New York Philharmonic/Sir Colin Davis

Mozart
La clemenza di Tito, K621 – Overture
Ch’io mi scordi di te, K505
Piano Concerto No.26 in D, K537 (Coronation)
Sibelius
Luonnotar, Op.70
Symphony No.3 in C, Op.52

Soile Isokoski (soprano)

Mitsuko Uchida (piano)

New York Philharmonic
Sir Colin Davis


Reviewed by: Susan Stempleski

Reviewed: 3 May, 2006
Venue: Avery Fisher Hall, New York City

Sir Colin Davis was back at Avery Fisher Hall to continue the celebration of the 250th-anniversary of Mozart’s birth, in a magical concert split between that composer and Sibelius, and offering a varied but well-balanced program of overture, aria, piano concerto, tone poem and symphony. Always a welcome presence at the New York Philharmonic, Davis was joined by two other prominent Mozarteans: pianist Mitsuko Uchida and soprano Soile Isokoski.

The program opened with the overture to Mozart’s opera-seria “La clemenza di Tito”. Written in 1791 in response to a commission to celebrate the coronation in Prague of the Emperor Leopold II as King of Bohemia, the opera tells the story of a failed assassination plot against the first-century Roman Emperor Tito (Titus Flavius Vespasianus), and of the Emperor’s magnanimous decision to forgive everyone involved, including his friend Sesto, the originator of the plot. In this dynamic and highly nuanced performance of the overture, Sir Colin Davis demonstrated his usual flair for Mozart, bringing out all the vitality and power of this grand and dignified piece and drawing exceptionally articulate playing from the Philharmonic woodwinds.

Following the overture, Finnish soprano Soile Isokoski teamed up with Mitsuko Uchida to give a fresh and urgent performance of Mozart’s demanding concert aria “Ch’io mi scordi di te” (You ask that I forget you). With Uchida performing the difficult piano obbligato which Mozart delivered at its first performance in Vienna by Nancy Storace (the London-born soprano for whom Mozart composed the aria), Isokoski gave a sensitive, characterful and superbly articulated interpretation, full of imaginatively pointed words and phrases. Uchida (mouthing the words as Isokoski sang), played with her usual elegance, while the Philharmonic players provided appropriately stylish and supportive accompaniment.

As the soloist in Mozart’s ‘Coronation’ piano concerto, Uchida delivered a charming performance marked by lyricism, sparkle and wit, with plenty of pearly passagework in the outer movements. Although Mozart left no cadenzas, the opening Allegro movement explicitly calls for one; Uchida played the one by Wanda Landowska. Davis complemented Uchida’s joyful and elegant playing by drawing tensile yet transparent support from the New York Philharmonic players.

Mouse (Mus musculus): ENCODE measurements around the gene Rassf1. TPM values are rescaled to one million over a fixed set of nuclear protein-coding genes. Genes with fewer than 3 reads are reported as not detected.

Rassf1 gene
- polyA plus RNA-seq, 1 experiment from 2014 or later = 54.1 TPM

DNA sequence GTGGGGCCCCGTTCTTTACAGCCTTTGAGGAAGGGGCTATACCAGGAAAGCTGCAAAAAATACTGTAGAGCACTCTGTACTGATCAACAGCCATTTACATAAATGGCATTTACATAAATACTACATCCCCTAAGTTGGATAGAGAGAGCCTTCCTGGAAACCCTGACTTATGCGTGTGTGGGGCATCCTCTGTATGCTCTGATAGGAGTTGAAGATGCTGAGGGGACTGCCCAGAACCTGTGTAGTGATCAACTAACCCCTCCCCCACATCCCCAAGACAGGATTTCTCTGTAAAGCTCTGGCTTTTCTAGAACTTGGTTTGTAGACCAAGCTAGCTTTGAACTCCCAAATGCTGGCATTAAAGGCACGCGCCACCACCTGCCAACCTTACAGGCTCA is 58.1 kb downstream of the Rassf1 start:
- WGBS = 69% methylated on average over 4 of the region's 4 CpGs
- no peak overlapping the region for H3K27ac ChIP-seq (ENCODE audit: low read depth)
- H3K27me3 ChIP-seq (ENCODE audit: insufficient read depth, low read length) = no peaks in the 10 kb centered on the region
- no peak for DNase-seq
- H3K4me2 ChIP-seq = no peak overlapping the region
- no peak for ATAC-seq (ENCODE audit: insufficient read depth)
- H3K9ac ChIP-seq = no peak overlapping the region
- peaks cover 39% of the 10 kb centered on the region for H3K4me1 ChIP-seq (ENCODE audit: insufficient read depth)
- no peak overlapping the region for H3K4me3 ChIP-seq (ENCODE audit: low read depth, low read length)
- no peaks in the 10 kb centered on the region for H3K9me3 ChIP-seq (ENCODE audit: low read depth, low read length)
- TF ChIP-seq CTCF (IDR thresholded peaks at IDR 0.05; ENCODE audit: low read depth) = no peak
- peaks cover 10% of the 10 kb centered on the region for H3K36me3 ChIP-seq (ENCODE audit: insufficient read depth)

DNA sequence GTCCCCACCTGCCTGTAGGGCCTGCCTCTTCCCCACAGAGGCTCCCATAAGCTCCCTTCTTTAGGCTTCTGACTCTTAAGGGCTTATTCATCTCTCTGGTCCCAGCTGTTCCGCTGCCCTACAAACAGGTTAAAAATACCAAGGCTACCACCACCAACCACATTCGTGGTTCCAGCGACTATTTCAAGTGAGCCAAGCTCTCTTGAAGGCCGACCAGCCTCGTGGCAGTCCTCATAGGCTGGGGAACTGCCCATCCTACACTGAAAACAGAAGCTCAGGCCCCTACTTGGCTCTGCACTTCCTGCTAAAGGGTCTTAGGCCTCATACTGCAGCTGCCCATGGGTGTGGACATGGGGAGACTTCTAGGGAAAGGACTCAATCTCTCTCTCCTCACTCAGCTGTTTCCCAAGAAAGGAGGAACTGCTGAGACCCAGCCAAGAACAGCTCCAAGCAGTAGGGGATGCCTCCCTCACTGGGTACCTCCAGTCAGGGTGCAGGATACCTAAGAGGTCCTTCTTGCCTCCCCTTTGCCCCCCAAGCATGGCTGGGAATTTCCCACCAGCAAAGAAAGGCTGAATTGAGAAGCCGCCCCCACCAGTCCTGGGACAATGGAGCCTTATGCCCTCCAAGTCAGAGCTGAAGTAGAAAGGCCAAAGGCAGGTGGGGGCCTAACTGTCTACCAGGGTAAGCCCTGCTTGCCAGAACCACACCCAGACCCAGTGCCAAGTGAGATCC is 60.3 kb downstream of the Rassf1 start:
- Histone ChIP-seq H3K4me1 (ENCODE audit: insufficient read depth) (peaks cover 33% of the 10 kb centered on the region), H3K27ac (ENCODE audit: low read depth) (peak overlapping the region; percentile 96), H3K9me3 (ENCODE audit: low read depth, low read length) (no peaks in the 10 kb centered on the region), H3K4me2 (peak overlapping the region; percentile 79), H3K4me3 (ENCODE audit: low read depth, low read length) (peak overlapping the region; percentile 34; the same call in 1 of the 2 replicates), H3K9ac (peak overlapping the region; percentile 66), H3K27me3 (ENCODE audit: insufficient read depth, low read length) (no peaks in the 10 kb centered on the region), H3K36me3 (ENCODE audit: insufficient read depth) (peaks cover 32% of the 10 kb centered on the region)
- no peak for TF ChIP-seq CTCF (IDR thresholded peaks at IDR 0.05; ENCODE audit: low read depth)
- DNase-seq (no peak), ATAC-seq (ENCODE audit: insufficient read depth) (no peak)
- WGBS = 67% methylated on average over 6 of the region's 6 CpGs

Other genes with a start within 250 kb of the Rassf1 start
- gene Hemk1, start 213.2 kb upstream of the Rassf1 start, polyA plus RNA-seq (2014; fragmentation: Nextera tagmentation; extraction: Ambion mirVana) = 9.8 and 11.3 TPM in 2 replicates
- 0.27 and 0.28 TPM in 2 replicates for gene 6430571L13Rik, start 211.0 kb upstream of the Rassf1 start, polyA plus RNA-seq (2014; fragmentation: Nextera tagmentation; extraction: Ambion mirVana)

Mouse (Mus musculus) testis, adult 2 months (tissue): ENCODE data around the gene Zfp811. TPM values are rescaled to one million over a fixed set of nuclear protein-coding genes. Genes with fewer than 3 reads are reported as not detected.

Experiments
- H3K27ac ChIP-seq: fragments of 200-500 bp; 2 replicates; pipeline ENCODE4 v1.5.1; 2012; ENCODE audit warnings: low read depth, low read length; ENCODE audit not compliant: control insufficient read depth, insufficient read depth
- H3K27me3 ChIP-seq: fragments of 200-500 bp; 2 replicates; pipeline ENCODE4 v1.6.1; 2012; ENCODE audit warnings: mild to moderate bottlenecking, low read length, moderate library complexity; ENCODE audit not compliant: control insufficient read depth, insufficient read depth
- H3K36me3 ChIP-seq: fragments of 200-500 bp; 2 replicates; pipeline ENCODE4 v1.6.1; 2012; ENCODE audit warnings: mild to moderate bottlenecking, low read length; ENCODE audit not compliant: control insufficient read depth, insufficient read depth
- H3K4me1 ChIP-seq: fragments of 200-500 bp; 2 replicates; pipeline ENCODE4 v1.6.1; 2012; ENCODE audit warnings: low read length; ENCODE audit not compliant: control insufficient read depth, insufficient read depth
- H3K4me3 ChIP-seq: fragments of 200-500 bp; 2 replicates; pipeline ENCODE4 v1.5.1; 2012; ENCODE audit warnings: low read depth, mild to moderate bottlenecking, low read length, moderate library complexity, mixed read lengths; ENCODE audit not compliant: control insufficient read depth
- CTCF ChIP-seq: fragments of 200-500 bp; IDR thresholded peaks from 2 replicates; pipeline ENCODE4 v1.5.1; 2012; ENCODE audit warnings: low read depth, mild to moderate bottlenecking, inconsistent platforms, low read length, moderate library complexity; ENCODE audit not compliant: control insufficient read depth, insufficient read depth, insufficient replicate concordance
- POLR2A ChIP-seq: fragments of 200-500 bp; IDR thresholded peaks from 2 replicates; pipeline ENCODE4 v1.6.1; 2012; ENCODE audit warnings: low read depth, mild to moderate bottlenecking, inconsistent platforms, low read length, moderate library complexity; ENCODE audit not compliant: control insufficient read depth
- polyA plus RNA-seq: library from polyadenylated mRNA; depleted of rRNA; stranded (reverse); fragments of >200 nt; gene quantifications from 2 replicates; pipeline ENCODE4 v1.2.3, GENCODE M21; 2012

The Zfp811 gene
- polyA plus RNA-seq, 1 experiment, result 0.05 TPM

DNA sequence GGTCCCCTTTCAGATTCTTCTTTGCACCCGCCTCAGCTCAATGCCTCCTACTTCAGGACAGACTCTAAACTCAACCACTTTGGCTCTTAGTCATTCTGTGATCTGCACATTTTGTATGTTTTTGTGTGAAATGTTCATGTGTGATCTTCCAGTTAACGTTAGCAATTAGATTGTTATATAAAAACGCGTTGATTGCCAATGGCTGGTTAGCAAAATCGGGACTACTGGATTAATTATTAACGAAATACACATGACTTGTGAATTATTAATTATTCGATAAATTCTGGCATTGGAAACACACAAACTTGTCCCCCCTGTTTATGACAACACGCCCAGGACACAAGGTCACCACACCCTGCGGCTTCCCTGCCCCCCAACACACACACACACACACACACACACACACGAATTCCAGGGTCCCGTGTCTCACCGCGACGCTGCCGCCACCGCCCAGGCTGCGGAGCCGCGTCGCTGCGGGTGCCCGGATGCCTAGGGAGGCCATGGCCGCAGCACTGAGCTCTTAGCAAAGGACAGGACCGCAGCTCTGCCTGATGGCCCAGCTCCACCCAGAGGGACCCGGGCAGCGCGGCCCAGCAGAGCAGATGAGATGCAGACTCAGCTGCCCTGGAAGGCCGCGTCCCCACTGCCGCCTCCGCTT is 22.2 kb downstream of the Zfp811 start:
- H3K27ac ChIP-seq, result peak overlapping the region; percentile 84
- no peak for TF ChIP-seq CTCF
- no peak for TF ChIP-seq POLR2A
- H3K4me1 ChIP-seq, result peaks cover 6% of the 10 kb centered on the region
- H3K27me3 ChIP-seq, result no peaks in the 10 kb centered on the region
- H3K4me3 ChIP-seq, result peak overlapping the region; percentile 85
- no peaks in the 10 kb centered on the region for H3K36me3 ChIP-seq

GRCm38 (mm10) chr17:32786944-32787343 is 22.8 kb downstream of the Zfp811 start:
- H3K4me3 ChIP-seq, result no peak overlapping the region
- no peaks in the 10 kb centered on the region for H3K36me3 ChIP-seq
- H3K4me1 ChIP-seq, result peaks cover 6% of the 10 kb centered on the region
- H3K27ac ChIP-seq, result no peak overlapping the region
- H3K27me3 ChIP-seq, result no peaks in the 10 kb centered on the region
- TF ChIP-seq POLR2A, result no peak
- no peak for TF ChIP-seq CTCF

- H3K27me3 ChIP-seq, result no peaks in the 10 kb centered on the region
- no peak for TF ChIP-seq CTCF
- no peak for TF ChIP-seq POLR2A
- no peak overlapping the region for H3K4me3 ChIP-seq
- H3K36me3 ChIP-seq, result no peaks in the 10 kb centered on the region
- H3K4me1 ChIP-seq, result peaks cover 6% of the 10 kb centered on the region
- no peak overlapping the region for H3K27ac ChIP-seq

The second half of the program was devoted to Sibelius, another composer with whom Sir Colin is closely associated. Luonnotar, completed in 1913 and described by Sibelius as “a tone poem for soprano and orchestra”, is a vocally daunting work. The composer freely adapted the text from the first poem of the “Kalevala”, the Finnish national epic, changing words to better fit his music. The poem is an ethnic Finnish version of the creation myth. Luonnotar, a lonely maiden of the heavens, dropped into the seas and swam for seven hundred years. Then a duck, looking for somewhere to nest, came and landed on her knee. The duck’s eggs rolled off Luonnotar’s leg into the ocean and their broken pieces emerged as the sky, the moon and the stars. The highly dramatic ten-minute piece exhibits an essentially instrumental approach to the voice. Isokoski made a strong impression in a sensitive performance in which she more than ably handled its two-octave range, broad leaps, and sustained pianissimo high C flat. Sir Colin drew fine, highly committed, and atmospheric playing from the orchestra.

Davis’s sense of commitment and power was equally evident in the spacious performance of Sibelius’s Third Symphony. The tempos in all three movements were judged to perfection, with inner tension finely managed. The leisurely tempo adopted in the second movement evoked a haunting, elusive feeling of tranquility without allowing the tension to sag. This was a thought-provoking performance full of spirit and feeling.



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